August 10, 2012
In the September-October Issue of American Scientist:
- Graphene in High-Frequency Electronics
- The Complex Call of the Carolina Chickadee
- Slicing a Cone for Art and Science
- Classic: The Big Picture
Graphene in High-Frequency Electronics
This two-dimensional form of carbon has unique properties
by Keith A. Jenkins
(The full text of this article is available to the general public.)
The subject of the Nobel Prize in Physics in 2010 was a material that has been in plain sight for many years. Graphene is a form of carbon that looks like chicken wire—a single layer of carbon atoms arranged in rings. But its ability to quickly move around electrical charges has made it a contender to replace some uses of silicon in the world of ever-shrinking electronics. In this fascinating article, Jenkins describes the work he and his colleagues have done to mass-produce enough graphene for specialized integrated circuits with applications in wireless communications.
The Complex Call of the Carolina Chickadee
Can the chick-a-dee call provide lessons about language?
by Todd M. Freeberg, Jeffrey R. Lucas and Indrikis Krams
Chick-a-dee calls—used by chickadees and other members of the parid family to communicate within their group—are intricate, involving up to six discrete notes. The calls thus have the potential to convey a great deal of information through variations in the underlying call structure. How might these calls have evolved? Complex social groups and habitats, containing more than one species, may contribute to an explanation of the benefits the calls might provide.
Slicing a Cone for Art and Science
Albrecht Dürer searched for beauty with mathematics
by Daniel S. Silver
Albrecht Dürer (1471–1528), master painter and printmaker of the German Renaissance, never regarded himself as a mathematician. Yet he used geometry to uncover nature’s hidden formulas for beauty. In this exploration of the intersection of art and science, Silver explains that Dürer viewed mathematics as a tool to help the artist avoid errors. His efforts would influence mathematicians including Cardano and Tartaglia, as well as scientists such as Galileo and Kepler.
Classic: The Big Picture
Continuing our look back over 100 years of publication, we highlight some of our finest artwork submissions.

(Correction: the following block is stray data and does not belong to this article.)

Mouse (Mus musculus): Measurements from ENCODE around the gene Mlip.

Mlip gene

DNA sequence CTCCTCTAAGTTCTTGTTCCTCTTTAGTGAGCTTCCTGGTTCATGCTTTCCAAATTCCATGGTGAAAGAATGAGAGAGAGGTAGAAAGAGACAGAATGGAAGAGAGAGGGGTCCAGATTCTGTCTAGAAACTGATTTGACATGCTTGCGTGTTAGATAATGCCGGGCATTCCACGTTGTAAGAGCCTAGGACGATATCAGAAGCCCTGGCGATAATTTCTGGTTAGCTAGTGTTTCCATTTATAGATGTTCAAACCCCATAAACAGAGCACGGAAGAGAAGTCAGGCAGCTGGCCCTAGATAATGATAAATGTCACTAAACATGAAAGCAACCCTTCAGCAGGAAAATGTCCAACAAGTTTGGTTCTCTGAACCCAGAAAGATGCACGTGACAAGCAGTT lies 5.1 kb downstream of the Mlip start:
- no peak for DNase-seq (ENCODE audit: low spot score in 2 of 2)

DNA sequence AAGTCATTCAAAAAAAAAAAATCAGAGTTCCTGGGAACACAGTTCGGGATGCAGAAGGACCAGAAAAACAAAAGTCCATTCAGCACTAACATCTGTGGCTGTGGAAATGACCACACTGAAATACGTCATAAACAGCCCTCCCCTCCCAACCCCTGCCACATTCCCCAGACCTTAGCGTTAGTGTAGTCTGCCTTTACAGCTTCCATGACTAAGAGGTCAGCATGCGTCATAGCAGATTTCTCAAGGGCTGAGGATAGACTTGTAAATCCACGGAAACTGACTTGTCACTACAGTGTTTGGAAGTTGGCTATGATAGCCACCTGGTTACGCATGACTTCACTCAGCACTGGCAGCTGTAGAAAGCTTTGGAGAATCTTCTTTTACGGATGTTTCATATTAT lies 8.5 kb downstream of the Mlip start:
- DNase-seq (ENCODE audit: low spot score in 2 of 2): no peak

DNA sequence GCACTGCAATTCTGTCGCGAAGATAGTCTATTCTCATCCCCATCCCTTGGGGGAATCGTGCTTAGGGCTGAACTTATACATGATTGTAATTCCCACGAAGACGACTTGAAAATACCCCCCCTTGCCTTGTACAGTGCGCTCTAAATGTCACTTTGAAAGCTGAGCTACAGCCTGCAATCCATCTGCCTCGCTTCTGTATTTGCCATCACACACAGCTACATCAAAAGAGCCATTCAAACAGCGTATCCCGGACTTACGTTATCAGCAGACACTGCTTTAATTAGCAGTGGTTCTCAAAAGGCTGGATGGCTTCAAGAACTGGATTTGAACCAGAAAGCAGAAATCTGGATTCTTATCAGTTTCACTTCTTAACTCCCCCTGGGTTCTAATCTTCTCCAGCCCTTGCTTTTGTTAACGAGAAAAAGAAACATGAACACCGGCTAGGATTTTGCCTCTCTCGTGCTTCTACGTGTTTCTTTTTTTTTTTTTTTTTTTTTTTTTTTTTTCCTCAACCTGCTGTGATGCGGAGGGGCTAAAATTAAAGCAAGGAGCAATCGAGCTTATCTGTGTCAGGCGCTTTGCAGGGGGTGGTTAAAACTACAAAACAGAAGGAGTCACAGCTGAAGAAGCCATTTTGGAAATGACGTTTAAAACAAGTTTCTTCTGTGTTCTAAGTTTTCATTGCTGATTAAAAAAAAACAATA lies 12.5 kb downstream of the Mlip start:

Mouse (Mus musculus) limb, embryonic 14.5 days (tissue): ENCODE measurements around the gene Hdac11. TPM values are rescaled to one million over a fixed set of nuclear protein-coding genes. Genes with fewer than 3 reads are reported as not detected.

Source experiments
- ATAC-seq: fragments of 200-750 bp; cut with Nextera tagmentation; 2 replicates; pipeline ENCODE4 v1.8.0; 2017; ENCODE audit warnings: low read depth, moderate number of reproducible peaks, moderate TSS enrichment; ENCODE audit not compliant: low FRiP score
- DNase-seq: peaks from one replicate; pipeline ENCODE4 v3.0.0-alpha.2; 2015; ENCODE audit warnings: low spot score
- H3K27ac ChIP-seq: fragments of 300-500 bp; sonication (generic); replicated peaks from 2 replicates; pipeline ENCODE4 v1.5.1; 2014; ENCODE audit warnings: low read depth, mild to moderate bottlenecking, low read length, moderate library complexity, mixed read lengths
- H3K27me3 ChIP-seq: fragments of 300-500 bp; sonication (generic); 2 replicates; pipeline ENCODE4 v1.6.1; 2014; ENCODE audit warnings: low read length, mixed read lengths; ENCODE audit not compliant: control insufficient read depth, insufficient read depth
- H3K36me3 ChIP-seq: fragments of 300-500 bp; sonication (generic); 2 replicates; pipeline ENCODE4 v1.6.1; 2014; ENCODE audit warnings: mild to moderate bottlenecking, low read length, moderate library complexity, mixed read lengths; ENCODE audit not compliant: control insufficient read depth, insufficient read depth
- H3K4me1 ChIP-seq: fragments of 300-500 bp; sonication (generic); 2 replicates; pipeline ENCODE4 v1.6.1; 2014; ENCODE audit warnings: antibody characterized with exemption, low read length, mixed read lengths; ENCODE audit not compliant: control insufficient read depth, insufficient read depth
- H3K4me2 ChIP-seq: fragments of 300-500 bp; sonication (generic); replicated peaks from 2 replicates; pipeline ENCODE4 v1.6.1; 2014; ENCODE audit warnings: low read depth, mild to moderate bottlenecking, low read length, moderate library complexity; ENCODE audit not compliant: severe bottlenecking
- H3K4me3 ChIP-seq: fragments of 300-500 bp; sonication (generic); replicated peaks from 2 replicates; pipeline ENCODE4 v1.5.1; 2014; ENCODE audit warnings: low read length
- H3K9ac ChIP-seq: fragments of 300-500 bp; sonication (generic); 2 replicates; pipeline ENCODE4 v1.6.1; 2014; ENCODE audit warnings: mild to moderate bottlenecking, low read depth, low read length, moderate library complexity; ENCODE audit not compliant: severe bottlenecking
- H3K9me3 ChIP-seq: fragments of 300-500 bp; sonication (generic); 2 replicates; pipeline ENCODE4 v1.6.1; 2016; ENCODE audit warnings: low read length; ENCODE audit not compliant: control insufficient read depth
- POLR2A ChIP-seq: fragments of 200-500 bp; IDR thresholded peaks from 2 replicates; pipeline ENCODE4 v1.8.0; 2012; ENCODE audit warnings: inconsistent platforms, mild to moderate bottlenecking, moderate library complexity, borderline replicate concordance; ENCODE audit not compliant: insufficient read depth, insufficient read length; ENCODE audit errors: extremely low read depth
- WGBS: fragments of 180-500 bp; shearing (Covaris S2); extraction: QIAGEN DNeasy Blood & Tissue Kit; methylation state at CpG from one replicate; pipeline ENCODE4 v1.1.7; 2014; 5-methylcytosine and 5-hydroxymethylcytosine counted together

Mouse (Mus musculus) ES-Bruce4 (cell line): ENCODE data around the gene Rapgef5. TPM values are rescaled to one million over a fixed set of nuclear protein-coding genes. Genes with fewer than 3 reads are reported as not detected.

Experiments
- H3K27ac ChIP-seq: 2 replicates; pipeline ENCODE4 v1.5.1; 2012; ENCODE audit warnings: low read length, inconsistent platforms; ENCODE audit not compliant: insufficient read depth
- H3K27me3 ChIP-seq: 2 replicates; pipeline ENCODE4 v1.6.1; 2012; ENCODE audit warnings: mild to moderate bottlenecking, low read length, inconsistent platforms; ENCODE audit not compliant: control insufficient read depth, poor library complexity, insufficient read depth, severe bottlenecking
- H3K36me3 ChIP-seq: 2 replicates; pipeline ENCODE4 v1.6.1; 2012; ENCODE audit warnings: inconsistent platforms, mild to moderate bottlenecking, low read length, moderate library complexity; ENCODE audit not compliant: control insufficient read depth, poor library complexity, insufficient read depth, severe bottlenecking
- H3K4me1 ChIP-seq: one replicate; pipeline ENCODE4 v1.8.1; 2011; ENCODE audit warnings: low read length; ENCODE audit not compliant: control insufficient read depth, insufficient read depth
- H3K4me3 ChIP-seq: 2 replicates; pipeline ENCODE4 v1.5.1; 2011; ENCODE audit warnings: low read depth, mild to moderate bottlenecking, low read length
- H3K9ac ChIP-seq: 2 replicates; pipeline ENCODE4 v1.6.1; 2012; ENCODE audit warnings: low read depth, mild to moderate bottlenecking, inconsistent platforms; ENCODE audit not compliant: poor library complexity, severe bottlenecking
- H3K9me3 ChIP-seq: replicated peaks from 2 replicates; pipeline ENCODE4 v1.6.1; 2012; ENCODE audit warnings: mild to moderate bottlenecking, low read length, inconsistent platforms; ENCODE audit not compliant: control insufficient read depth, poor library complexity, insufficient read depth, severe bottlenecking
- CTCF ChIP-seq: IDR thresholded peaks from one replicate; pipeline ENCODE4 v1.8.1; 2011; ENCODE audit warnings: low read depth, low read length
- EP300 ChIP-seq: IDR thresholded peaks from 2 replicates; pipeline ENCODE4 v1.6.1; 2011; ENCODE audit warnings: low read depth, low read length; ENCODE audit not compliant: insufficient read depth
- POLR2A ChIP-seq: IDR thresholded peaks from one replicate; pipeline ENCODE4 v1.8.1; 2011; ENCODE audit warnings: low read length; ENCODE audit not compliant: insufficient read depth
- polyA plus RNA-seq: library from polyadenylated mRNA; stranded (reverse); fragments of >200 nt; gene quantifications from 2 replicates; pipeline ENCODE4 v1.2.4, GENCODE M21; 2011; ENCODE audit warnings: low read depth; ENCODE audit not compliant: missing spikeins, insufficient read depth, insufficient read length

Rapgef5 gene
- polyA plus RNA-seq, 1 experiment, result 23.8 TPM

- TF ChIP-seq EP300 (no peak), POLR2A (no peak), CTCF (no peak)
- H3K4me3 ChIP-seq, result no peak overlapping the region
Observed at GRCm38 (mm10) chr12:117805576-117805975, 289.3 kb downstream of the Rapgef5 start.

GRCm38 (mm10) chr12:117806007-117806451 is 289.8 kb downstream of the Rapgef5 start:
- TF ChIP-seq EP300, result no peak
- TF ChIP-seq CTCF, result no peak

In this issue’s Macroscope, Howard Wainer, Distinguished Research Scientist at the National Board of Medical Examiners and an adjunct professor of statistics at the Wharton School of the University of Pennsylvania, analyzes how the success of the scientific method relies on researchers who relentlessly fit data to theory.
Columnist Bryan Hayes, in this issue’s Computing Science, contemplates the question: If you don’t trust your accountants, can you have them calculate your income tax without allowing them ever to know your income, or the amount of tax they have computed? The task seems impossible, but recent developments in cryptography suggest it can be done.
Also in this issue of American Scientist, Engineering columnist Henry Petroski further explores the influence of an engineering education on artist Alexander Calder. A 1919 graduate in mechanical engineering from the Stevens Institute of Technology, Calder went on after earning his degree to create hundreds of stabiles and mobiles known to just about anyone who has visited an art museum.
Dihydrogen—it is nature’s simplest molecule and yet its complexities give author and Nobel Prize-winning chemist Roald Hoffmann pause in this issue’s Marginalia column. Join him as he dives deeper into the world of dihydrogen in this fascinating piece.
In this installment of Sightings, Cathy Clabby spends some time with the investigators at Cornell University’s Elephant Listening Project—who, through the use of infrared imaging, are able to discreetly study reclusive African forest elephants in their native habitats.
In the Scientists’ Bookshelf, Emily Monosson reviews Carl F. Cranor’s Legally Poisoned: How the Law Puts Us at Risk from Toxicants. Christine Casson looks into American Georgics: Writings on Farming, Culture and the Land, a volume edited by Edwin C. Hagenstein, Sara M. Gregg and Brian Donahue. Veit Elser considers The Nature of Computation, by Cristopher Moore and Stephan Mertens. In a narrower view of agriculture, Andrea Wills takes the measure of Daniel Chamovitz’s What a Plant Knows: A Field Guide to the Senses. Elsewhere in the section, Fenella Saunders and David Schoonmaker offer short reviews of, respectively, Wayne Biddle’s A Field Guide to Radiation and David Montgomery’s The Rocks Don’t Lie. Finally, Brian Hayes explores Grand Pursuit: The Story of Economic Genius, by Sylvia Nasar.
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